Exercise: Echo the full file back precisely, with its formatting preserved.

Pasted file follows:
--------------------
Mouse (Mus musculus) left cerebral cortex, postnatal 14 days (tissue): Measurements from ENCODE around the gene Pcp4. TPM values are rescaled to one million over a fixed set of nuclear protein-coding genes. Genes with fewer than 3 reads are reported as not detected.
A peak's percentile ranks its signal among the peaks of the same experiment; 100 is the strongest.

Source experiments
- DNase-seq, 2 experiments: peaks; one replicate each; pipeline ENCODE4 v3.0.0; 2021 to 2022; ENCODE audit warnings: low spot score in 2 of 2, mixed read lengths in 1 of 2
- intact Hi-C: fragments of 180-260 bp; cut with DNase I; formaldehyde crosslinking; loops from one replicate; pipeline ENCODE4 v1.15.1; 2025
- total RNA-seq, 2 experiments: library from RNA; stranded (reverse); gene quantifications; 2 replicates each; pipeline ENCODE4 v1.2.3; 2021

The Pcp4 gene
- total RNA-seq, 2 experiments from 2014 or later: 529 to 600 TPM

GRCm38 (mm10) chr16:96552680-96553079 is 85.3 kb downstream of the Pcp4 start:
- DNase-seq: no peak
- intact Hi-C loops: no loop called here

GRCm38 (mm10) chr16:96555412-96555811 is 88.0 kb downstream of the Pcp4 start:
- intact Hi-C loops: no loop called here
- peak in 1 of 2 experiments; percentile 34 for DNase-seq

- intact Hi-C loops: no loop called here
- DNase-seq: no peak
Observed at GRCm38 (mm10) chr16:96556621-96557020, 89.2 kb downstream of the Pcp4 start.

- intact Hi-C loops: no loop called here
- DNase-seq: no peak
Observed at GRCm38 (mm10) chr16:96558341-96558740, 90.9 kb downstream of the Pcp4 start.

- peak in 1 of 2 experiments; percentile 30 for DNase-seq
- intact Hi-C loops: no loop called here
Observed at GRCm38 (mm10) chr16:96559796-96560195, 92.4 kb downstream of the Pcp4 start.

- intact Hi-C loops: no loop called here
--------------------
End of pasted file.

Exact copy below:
Mouse (Mus musculus) left cerebral cortex, postnatal 14 days (tissue): Measurements from ENCODE around the gene Pcp4. TPM values are rescaled to one million over a fixed set of nuclear protein-coding genes. Genes with fewer than 3 reads are reported as not detected.
A peak's percentile ranks its signal among the peaks of the same experiment; 100 is the strongest.

Source experiments
- DNase-seq, 2 experiments: peaks; one replicate each; pipeline ENCODE4 v3.0.0; 2021 to 2022; ENCODE audit warnings: low spot score in 2 of 2, mixed read lengths in 1 of 2
- intact Hi-C: fragments of 180-260 bp; cut with DNase I; formaldehyde crosslinking; loops from one replicate; pipeline ENCODE4 v1.15.1; 2025
- total RNA-seq, 2 experiments: library from RNA; stranded (reverse); gene quantifications; 2 replicates each; pipeline ENCODE4 v1.2.3; 2021

The Pcp4 gene
- total RNA-seq, 2 experiments from 2014 or later: 529 to 600 TPM

GRCm38 (mm10) chr16:96552680-96553079 is 85.3 kb downstream of the Pcp4 start:
- DNase-seq: no peak
- intact Hi-C loops: no loop called here

GRCm38 (mm10) chr16:96555412-96555811 is 88.0 kb downstream of the Pcp4 start:
- intact Hi-C loops: no loop called here
- peak in 1 of 2 experiments; percentile 34 for DNase-seq

- intact Hi-C loops: no loop called here
- DNase-seq: no peak
Observed at GRCm38 (mm10) chr16:96556621-96557020, 89.2 kb downstream of the Pcp4 start.

- intact Hi-C loops: no loop called here
- DNase-seq: no peak
Observed at GRCm38 (mm10) chr16:96558341-96558740, 90.9 kb downstream of the Pcp4 start.

- peak in 1 of 2 experiments; percentile 30 for DNase-seq
- intact Hi-C loops: no loop called here
Observed at GRCm38 (mm10) chr16:96559796-96560195, 92.4 kb downstream of the Pcp4 start.

- intact Hi-C loops: no loop called here